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War Stories

by Jackie Davis on

Most Americans these days have little experience with the military, but the military–past and present–is still a significant part of our history. From those of us who deal with the military daily, here is some advice to the non-military museum that finds itself collecting militaria. (And since I deal with the Army, I will use “soldier” to represent all military personnel.)

All the services are enormous, complex and constantly-changing organizations. Although there are overall experiences that military folk have in common, each person’s experience is affected by which service he belonged to, his particular job, where he served, when he served, how long ago he served and his own personal attitude. So:

1. Soldiers don’t know everything about everything–although some think they do-and they all have opinions. For example, just because WWII soldiers in the Pacific did not wear Ike jackets, did not mean that soldiers in other areas weren’t authorized them, as one WWII vet insisted.

2. Soldiers have been known to–shall we say “embellish”-their experiences. An old military joke: What’s the difference between a fairy tale and a war story? A fairy tale begins, “Once upon a time…” A war story begins, “Now listen. This is no s***!” Embellishing one’s military exploits has been around since at least Baron von Munchausen. Embellishment doesn’t just involve spectacular events; even ordinary details have been known to be embellished.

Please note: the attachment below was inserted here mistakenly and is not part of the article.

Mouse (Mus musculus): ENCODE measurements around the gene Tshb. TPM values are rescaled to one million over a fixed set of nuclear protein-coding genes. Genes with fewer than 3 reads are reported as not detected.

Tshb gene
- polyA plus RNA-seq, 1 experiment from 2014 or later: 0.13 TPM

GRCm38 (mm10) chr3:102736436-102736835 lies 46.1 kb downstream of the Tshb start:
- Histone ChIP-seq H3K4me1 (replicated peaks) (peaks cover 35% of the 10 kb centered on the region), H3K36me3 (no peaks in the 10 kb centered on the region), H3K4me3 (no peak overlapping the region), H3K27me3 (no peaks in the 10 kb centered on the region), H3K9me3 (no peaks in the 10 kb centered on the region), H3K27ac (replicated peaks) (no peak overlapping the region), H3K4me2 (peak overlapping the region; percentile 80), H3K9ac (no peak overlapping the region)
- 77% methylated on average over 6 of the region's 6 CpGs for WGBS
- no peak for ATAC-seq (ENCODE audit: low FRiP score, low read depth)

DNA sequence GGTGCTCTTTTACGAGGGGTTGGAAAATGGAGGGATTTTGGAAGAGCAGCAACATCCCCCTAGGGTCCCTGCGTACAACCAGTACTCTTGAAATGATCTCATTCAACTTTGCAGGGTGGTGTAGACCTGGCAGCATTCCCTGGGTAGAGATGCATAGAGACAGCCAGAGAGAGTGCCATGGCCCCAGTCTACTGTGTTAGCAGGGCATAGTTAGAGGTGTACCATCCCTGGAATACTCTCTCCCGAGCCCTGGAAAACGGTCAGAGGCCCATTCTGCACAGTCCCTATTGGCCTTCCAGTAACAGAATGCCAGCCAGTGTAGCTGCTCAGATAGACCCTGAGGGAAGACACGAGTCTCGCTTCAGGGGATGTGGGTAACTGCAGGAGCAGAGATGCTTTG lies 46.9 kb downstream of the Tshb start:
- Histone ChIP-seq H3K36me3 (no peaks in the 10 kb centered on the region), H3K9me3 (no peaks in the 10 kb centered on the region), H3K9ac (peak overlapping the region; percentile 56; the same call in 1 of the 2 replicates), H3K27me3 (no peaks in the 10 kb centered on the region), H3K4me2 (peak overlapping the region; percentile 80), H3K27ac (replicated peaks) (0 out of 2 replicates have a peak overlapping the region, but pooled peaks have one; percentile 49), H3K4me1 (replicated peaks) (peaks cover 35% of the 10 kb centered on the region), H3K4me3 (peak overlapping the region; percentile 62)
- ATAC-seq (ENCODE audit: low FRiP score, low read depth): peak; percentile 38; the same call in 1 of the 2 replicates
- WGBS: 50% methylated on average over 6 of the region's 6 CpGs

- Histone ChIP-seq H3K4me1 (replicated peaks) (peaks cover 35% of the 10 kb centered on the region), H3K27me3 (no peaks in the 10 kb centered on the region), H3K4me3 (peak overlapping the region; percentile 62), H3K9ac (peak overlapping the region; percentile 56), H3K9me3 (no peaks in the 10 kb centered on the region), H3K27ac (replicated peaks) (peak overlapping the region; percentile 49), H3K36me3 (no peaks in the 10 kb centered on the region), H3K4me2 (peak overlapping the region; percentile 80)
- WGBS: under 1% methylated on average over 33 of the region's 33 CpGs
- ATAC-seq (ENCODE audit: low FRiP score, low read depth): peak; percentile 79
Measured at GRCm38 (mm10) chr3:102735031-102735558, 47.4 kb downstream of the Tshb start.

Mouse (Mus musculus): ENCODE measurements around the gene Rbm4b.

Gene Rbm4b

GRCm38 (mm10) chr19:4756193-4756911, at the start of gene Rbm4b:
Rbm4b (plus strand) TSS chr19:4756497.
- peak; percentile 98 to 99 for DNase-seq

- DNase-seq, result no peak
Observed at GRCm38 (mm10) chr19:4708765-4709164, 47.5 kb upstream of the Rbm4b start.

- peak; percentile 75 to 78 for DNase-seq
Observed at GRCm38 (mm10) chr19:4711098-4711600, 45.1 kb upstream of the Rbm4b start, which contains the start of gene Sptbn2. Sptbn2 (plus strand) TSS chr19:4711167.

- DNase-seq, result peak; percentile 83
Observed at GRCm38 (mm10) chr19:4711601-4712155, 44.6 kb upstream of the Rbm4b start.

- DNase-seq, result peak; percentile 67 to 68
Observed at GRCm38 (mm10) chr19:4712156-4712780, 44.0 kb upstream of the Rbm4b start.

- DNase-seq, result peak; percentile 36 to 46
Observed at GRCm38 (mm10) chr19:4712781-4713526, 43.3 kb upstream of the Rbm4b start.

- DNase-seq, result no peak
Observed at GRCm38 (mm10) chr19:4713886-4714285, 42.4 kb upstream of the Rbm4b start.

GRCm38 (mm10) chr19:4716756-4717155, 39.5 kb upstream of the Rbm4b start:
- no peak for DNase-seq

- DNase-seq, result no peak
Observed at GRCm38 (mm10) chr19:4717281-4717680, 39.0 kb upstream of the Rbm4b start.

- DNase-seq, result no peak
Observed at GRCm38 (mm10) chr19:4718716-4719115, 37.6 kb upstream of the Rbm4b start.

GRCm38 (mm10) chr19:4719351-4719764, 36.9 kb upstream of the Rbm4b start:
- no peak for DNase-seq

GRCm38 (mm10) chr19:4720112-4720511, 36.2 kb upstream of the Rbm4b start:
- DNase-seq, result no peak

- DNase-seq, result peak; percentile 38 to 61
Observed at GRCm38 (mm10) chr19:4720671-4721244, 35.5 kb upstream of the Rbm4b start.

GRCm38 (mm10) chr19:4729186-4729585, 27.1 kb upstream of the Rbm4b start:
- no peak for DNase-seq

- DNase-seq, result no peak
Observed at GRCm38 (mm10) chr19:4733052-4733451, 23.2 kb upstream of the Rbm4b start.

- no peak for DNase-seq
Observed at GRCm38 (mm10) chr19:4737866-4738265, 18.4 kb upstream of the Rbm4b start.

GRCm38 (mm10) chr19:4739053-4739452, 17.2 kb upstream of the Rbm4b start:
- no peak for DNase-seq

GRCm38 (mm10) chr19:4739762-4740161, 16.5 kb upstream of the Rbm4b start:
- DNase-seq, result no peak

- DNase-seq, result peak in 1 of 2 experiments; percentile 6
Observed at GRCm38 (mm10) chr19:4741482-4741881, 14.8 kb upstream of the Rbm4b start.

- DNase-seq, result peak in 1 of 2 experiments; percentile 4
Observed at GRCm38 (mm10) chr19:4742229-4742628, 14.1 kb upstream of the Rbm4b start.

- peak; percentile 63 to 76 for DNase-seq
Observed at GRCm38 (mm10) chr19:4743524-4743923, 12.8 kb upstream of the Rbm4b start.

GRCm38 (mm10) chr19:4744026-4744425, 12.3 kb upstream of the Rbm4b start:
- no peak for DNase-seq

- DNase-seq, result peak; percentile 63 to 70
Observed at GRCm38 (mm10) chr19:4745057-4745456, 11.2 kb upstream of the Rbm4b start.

3. Conversely, all the services have a myriad of regulations governing their service members, and what regulations say and what soldiers actually do are not necessarily the same thing. So, it is possible for a soldier’s story to not agree with “regulations” and still be true.

4. Being related to a soldier does not automatically make a family member knowledgeable in the soldier’s career and experiences. First, family members only know what their soldier has told them–and soldiers are notorious for not talking about their experiences. Second, the attitude of family members toward the military and other service members may be diametrically opposite their soldier’s, which can affect what they report to you.

Our advice? Of course, record the information that is reported to you, as it is reported. But as with any testimony, do your best to verify it. Virtually all the military’s current regulations are available online and an amazing number of obsolete ones are, too. Since wading through these is akin to learning an archaic form of English, we on the Military History Affinity Group can help “translate” and help point you in the right direction.

Just remember the above, as most of us were military members, too!

Jackie Davis
Museum Specialist
Ft. Sam Houston Museum, Ft. Sam Houston, TX

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